Hokkaidō Shinkansen

An extension of the Tōhoku Shinkansen through the undersea Seikan Tunnel to Japan's northern island, the Hokkaidō Shinkansen, operated by the Hokkaido Railway Company (JR Hokkaido), began operations on 26 March 2016.

Work on the first section of the line started in May 2005 and involved converting 82 kilometres of the former Kaikyō Line, which passes through the Seikan Tunnel to dual gauge operation. The new arrangement combined the existing narrow gauge (3 feet 6 inch 1067 mm) line with a new standard gauge (4 feet 8 1⁄2 inches 1435 mm) line.

The old narrow gauge line remains in use in both directions. As a result, it takes just over an hour for the fastest shinkansen services to cover the full 148.8 kilometres from Shin-Aomori to Shin-Hakodate-Hokuto because the maximum speed on the dual-gauge section of the line is 140 km/h.

The restriction comes because about fifty freight trains use the dual-gauge section each day and limiting them to times when the shinkansen services do not operate is not an option.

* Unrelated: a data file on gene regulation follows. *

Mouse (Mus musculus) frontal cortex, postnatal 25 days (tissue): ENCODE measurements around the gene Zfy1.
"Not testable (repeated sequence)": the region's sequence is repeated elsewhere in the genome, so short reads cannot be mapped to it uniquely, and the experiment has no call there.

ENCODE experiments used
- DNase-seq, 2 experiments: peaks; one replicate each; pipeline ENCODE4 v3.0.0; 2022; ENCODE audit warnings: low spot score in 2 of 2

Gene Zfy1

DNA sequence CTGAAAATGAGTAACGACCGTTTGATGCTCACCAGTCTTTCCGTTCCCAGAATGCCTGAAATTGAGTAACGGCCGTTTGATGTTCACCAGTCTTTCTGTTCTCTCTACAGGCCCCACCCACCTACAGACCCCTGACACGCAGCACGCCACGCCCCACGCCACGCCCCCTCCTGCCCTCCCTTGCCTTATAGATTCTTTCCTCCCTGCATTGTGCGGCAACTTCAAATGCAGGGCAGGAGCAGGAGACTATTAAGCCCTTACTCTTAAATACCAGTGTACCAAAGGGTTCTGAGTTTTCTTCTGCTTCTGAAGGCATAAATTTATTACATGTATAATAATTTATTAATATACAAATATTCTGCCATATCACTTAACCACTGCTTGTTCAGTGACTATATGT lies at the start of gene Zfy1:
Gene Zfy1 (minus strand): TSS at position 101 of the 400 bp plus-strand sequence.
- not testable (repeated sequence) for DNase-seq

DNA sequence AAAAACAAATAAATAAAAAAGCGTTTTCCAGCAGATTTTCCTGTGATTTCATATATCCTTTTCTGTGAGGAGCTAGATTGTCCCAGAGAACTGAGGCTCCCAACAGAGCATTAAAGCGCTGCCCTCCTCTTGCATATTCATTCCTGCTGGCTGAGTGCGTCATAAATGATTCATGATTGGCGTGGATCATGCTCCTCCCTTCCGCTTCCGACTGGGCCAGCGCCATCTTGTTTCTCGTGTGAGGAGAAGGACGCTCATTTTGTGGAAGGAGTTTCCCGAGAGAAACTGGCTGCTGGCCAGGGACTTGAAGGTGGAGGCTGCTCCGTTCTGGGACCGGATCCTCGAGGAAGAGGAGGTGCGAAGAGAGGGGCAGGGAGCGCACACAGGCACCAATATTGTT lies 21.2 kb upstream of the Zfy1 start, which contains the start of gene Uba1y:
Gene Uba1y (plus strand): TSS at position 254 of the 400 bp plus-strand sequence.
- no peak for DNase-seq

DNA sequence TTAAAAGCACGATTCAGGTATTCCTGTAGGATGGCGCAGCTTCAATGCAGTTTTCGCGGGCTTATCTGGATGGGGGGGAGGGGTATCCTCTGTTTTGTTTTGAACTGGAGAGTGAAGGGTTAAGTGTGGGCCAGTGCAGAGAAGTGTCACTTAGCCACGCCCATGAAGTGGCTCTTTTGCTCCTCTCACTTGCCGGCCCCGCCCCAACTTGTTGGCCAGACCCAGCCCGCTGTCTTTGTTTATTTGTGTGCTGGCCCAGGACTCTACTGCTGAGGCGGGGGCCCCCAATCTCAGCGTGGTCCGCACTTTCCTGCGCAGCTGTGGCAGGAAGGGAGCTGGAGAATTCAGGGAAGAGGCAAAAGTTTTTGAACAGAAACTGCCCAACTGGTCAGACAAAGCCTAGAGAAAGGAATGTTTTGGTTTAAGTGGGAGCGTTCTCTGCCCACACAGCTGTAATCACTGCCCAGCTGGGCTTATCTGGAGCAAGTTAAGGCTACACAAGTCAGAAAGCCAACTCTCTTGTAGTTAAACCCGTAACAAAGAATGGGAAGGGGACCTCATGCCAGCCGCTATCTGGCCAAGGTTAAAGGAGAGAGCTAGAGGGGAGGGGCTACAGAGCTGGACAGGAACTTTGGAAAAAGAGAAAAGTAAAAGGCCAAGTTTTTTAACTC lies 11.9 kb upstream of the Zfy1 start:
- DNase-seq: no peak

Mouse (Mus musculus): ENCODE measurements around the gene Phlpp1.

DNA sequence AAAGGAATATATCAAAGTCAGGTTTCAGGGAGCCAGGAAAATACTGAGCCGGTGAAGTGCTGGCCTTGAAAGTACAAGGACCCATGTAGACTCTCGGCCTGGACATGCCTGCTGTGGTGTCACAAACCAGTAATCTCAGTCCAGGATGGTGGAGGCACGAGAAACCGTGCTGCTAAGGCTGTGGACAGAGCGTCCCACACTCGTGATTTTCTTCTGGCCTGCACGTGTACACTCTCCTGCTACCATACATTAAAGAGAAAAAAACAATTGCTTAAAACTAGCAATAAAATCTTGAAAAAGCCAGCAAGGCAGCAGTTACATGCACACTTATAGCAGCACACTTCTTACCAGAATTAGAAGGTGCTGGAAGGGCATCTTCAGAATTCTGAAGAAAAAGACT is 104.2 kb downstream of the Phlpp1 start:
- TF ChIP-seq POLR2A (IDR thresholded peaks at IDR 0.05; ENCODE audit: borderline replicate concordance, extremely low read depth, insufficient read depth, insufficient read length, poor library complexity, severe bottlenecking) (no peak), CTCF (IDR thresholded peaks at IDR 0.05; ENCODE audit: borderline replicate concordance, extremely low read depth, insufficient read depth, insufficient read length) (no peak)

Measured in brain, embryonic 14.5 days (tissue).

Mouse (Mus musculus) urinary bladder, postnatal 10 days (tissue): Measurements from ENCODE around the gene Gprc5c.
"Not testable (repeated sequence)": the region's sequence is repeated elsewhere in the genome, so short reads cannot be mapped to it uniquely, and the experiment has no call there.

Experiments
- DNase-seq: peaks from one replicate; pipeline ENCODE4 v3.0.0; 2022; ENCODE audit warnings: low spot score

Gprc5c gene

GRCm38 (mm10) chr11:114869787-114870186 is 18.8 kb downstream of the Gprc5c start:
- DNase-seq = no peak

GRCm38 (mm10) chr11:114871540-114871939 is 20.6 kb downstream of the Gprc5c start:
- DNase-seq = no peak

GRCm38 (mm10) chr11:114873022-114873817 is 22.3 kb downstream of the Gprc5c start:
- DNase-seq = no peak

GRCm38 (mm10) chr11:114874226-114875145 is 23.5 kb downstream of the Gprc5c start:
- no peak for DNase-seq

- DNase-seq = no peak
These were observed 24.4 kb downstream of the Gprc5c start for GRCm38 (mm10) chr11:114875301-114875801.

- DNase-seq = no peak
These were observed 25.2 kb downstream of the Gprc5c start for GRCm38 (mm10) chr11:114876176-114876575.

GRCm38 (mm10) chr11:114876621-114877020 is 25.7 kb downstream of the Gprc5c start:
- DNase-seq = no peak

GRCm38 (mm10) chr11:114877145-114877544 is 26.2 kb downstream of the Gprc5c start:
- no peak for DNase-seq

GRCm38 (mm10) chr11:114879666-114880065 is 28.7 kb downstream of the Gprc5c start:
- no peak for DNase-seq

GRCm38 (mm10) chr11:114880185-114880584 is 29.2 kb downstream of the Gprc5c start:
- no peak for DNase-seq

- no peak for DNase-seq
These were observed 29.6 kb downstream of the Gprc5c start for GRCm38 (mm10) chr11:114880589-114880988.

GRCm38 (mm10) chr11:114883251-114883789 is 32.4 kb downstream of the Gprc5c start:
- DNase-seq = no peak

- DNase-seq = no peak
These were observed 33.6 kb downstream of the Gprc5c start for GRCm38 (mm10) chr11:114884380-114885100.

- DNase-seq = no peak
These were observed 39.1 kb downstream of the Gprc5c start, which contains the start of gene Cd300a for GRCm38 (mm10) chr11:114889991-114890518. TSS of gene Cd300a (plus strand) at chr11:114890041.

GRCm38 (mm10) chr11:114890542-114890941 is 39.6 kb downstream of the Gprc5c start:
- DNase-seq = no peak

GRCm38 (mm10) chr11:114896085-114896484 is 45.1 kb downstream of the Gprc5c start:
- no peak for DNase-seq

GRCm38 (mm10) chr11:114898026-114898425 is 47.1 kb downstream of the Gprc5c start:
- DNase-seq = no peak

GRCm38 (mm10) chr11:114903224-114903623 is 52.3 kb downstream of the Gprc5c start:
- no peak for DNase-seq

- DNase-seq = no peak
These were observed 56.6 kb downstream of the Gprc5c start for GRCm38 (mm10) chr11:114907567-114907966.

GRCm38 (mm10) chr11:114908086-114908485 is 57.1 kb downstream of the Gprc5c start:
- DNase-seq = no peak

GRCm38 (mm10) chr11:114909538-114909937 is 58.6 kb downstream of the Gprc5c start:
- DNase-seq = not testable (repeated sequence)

The line's current arrangements have ten Hayabusa services running back and forth between Tōkyō and Shin-Hakodate-Hokuto every day along with one return Hayabusa service between Shin-Aomori and Shin-Hakodate-Hokuto, along with a return Hayate service between Morioka and Shin-Hakodate-Hokuto, and another between Shin-Aomori and Shin-Hakodate-Hokuto.

All services require seat reservations (there are no non-reserved carriages), and standing tickets are available if the seating is fully booked.

Shin-Hakodate-Hokuto will remain the terminus until JR Hokkaidō open the extension of the line to Sapporo around March 2031. At that point, since around 76% of the 211.3 km extension will be underground, speeds of up to 360 km/h in the new tunnels will mean the journey from Tōkyō to Sapporo should take roughly five hours.

More...     Route details and map: http://www2.jrhokkaido.co.jp/global/english/shinkansen/

© Ian Hughes 2017